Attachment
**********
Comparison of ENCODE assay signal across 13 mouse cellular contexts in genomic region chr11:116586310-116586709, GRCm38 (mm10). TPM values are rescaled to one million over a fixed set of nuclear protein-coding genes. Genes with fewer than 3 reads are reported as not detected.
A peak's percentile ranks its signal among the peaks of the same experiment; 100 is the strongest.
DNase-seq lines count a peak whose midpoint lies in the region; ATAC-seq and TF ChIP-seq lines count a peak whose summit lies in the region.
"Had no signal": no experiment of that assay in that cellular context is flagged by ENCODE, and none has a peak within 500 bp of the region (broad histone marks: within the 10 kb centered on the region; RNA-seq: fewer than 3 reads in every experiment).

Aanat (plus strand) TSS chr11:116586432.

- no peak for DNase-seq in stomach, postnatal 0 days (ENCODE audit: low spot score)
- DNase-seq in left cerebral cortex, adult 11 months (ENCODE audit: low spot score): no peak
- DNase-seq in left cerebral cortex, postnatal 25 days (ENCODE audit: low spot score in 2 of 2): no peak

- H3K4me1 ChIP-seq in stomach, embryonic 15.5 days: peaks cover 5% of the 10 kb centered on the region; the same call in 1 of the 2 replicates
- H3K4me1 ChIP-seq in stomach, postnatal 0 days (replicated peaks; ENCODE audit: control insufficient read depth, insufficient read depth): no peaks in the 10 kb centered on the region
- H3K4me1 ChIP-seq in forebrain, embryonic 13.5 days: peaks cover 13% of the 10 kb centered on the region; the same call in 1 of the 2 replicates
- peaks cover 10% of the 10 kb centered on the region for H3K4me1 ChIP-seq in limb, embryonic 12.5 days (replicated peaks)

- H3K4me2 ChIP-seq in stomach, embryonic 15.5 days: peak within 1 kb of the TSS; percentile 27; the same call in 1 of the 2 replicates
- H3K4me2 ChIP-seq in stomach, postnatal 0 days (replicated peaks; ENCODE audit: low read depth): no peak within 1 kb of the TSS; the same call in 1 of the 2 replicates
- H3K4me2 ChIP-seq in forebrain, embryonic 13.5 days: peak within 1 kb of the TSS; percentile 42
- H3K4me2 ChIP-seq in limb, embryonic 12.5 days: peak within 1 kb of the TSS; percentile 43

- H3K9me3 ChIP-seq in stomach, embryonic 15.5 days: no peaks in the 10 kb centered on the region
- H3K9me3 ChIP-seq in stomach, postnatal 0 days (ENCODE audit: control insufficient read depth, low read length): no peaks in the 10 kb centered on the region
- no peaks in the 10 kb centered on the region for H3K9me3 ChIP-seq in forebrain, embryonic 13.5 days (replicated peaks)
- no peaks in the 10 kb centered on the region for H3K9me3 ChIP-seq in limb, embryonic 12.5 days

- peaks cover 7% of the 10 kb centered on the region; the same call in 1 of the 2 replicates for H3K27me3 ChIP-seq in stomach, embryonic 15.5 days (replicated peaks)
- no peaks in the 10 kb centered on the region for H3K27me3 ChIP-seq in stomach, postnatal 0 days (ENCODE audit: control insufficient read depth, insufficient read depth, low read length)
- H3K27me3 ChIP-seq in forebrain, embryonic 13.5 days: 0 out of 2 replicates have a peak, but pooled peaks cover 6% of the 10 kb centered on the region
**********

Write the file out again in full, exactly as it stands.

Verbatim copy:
Comparison of ENCODE assay signal across 13 mouse cellular contexts in genomic region chr11:116586310-116586709, GRCm38 (mm10). TPM values are rescaled to one million over a fixed set of nuclear protein-coding genes. Genes with fewer than 3 reads are reported as not detected.
A peak's percentile ranks its signal among the peaks of the same experiment; 100 is the strongest.
DNase-seq lines count a peak whose midpoint lies in the region; ATAC-seq and TF ChIP-seq lines count a peak whose summit lies in the region.
"Had no signal": no experiment of that assay in that cellular context is flagged by ENCODE, and none has a peak within 500 bp of the region (broad histone marks: within the 10 kb centered on the region; RNA-seq: fewer than 3 reads in every experiment).

Aanat (plus strand) TSS chr11:116586432.

- no peak for DNase-seq in stomach, postnatal 0 days (ENCODE audit: low spot score)
- DNase-seq in left cerebral cortex, adult 11 months (ENCODE audit: low spot score): no peak
- DNase-seq in left cerebral cortex, postnatal 25 days (ENCODE audit: low spot score in 2 of 2): no peak

- H3K4me1 ChIP-seq in stomach, embryonic 15.5 days: peaks cover 5% of the 10 kb centered on the region; the same call in 1 of the 2 replicates
- H3K4me1 ChIP-seq in stomach, postnatal 0 days (replicated peaks; ENCODE audit: control insufficient read depth, insufficient read depth): no peaks in the 10 kb centered on the region
- H3K4me1 ChIP-seq in forebrain, embryonic 13.5 days: peaks cover 13% of the 10 kb centered on the region; the same call in 1 of the 2 replicates
- peaks cover 10% of the 10 kb centered on the region for H3K4me1 ChIP-seq in limb, embryonic 12.5 days (replicated peaks)

- H3K4me2 ChIP-seq in stomach, embryonic 15.5 days: peak within 1 kb of the TSS; percentile 27; the same call in 1 of the 2 replicates
- H3K4me2 ChIP-seq in stomach, postnatal 0 days (replicated peaks; ENCODE audit: low read depth): no peak within 1 kb of the TSS; the same call in 1 of the 2 replicates
- H3K4me2 ChIP-seq in forebrain, embryonic 13.5 days: peak within 1 kb of the TSS; percentile 42
- H3K4me2 ChIP-seq in limb, embryonic 12.5 days: peak within 1 kb of the TSS; percentile 43

- H3K9me3 ChIP-seq in stomach, embryonic 15.5 days: no peaks in the 10 kb centered on the region
- H3K9me3 ChIP-seq in stomach, postnatal 0 days (ENCODE audit: control insufficient read depth, low read length): no peaks in the 10 kb centered on the region
- no peaks in the 10 kb centered on the region for H3K9me3 ChIP-seq in forebrain, embryonic 13.5 days (replicated peaks)
- no peaks in the 10 kb centered on the region for H3K9me3 ChIP-seq in limb, embryonic 12.5 days

- peaks cover 7% of the 10 kb centered on the region; the same call in 1 of the 2 replicates for H3K27me3 ChIP-seq in stomach, embryonic 15.5 days (replicated peaks)
- no peaks in the 10 kb centered on the region for H3K27me3 ChIP-seq in stomach, postnatal 0 days (ENCODE audit: control insufficient read depth, insufficient read depth, low read length)
- H3K27me3 ChIP-seq in forebrain, embryonic 13.5 days: 0 out of 2 replicates have a peak, but pooled peaks cover 6% of the 10 kb centered on the region